Privately owned commercial banks are never allowed to create paper money, that is the sole right of the Bank of Canada. Theoretically the amount of digital money that privately owned commercial banks are permitted to create depends on the bank's assets relative to its liabilities. Also, higher capital adequacy ratios provide more resiliency and are critical in ensuring that banks have enough cushion to absorb a reasonable amount of losses before they become insolvent and consequently lose depositors' funds.
Capital Adequacy Ratios of Commercial Banks; follow this link to the Office of the Superintendent of Financial Institutions: http://www.osfi-bsif.gc.ca/Eng/fi-if/rg-ro/gdn-ort/gl-ld/Pages/CAR18_index.aspx
However it is likely that banks extend credit and then go looking for the required CARs given research into past activities of banks when there were reserve requirements.
Prior to July of 1994 there were reserve requirements meaning that commercial banks were required to hold a certain percentage of reserves relative to the amount of liability deposits which is consistent with the money multiplier model in macroeconomic textbooks.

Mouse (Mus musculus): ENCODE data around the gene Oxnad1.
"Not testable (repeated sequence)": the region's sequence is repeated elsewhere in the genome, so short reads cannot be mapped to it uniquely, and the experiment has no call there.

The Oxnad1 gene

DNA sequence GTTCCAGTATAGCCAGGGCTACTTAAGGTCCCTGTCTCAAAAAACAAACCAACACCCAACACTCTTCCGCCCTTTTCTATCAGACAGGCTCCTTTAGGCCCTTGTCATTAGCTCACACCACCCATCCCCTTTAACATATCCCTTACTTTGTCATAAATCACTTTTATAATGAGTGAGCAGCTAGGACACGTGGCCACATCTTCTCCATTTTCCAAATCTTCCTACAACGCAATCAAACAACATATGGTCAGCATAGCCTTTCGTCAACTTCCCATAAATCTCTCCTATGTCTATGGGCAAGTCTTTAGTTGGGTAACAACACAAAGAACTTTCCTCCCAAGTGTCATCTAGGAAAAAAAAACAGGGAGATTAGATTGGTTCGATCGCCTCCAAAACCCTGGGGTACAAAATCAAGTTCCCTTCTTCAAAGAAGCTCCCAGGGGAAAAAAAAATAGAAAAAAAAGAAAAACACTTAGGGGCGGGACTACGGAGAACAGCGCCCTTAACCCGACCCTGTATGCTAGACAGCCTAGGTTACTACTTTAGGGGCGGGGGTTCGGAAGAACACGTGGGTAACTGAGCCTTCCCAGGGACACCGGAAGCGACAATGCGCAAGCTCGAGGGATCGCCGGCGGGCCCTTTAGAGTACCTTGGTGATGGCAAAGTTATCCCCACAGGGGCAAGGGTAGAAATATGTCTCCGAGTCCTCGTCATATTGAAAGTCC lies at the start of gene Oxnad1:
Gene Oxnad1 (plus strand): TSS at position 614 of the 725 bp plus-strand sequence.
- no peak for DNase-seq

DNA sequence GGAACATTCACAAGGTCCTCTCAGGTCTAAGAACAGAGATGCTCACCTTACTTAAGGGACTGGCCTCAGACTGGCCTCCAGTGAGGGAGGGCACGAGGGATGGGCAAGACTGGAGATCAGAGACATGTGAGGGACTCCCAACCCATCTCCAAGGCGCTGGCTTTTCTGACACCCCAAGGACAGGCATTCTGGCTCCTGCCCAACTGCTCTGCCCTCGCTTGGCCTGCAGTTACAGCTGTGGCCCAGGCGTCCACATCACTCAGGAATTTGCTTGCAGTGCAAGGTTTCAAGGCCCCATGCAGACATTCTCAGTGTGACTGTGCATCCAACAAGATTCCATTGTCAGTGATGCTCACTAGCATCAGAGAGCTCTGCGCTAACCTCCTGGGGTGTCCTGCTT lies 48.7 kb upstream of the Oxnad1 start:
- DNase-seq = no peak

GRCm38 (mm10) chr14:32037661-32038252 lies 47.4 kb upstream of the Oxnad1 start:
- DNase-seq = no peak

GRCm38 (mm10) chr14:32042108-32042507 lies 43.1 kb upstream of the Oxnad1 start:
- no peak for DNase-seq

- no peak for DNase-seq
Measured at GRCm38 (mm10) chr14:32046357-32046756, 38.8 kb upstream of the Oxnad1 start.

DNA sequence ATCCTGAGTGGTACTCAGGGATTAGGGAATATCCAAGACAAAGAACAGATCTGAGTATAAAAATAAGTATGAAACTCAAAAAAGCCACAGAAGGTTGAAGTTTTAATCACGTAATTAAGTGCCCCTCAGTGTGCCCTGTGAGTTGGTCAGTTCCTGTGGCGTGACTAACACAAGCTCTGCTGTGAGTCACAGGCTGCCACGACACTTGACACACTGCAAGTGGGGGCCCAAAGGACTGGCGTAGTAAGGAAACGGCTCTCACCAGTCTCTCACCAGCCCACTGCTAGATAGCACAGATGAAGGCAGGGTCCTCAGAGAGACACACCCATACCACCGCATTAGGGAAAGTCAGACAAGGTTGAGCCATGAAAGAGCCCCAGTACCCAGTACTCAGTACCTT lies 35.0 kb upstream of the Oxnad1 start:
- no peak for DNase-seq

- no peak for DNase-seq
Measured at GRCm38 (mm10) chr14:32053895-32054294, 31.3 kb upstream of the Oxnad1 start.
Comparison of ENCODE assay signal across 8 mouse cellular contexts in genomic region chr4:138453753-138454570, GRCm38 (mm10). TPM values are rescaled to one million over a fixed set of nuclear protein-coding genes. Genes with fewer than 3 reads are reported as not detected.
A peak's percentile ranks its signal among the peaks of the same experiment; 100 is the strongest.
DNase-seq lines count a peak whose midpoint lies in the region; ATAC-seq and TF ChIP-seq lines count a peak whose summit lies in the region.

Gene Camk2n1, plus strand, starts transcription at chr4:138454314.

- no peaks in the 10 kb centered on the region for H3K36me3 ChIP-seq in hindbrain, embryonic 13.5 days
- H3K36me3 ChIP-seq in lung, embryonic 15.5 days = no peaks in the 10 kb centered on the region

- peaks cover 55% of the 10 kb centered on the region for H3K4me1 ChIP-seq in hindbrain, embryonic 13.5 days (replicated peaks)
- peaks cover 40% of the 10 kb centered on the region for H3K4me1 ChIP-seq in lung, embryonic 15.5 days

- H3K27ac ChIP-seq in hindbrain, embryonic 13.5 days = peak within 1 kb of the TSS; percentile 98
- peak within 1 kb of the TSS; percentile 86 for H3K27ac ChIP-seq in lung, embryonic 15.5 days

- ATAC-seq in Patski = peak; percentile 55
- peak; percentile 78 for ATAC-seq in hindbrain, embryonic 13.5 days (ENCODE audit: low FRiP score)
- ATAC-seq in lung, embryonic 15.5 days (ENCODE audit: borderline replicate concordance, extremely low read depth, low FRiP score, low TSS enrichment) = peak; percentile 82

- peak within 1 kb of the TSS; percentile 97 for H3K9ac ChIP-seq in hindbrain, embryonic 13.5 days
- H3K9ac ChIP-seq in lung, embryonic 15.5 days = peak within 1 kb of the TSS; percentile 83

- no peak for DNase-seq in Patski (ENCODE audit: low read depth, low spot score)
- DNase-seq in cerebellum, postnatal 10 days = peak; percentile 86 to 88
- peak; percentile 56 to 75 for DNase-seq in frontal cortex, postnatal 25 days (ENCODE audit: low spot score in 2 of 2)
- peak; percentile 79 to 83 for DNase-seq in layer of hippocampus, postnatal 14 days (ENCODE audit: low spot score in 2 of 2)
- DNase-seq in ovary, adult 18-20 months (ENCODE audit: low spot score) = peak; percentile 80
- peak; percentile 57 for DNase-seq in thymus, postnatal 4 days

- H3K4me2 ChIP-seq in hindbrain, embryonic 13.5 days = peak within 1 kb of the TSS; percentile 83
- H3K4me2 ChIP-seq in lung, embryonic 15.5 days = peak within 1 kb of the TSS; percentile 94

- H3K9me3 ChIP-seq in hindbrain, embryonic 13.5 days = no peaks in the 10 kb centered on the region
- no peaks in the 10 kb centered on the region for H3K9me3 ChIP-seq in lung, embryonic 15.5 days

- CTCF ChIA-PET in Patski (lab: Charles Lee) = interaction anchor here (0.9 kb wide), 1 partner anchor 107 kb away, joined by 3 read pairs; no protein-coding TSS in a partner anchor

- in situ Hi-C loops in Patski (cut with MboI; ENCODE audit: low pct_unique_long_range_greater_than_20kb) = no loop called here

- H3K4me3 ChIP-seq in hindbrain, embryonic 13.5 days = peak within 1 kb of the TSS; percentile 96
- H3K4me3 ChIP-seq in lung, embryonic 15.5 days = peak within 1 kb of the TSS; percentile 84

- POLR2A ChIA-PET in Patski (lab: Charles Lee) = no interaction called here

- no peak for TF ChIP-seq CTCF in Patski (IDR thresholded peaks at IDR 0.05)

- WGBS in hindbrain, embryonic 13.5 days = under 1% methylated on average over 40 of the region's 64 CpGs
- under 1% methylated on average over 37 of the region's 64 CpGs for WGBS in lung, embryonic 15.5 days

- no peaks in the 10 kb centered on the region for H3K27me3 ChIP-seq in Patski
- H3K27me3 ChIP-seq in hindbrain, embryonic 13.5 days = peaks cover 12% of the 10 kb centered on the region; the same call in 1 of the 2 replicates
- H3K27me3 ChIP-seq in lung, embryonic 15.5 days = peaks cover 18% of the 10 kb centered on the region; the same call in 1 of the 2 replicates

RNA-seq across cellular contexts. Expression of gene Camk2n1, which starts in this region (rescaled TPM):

However, empirical research initiated by Basil Moore (1979, 1983, 1988a, 1997, 2001) and later independently corroborated by numerous researchers, including Kydland and Prescott (1990), confirmed a simple operational observation about how banks actually operate, made in the very early days of the monetarist controversy, by the then senior vice-president of the New York Federal Reserve, Alan Holmes. The ‘Money Multiplier’ model assumes that banks need excess reserves before they can make loans. The model process is that first deposits are made, creating excess reserves, and then these excess reserves allow loans to be made, which create more deposits. Each new loan reduces the level of excess reserves, and the process stops when this excess has fallen to zero.
But in reality, Holmes pointed out, banks create loans first, which simultaneously creates
deposits. If the level of loans and deposits then means that banks have insufficient reserves, then
they get them afterwards – and they have a two-week period in which to do so.
In contrast to the Money Multiplier fantasy of bank managers who are unable to lend until they receive more deposits, the real-world practicality of banking was that the time delay between deposits and reserves meant that the direction of causation flowed, not from reserves to loans, but from loans to reserves.
Source: Revised And Expanded Edition Debunking Economics The Naked Emperor Dethroned/Steve Keen/2011/Zen Books Ltd./page #308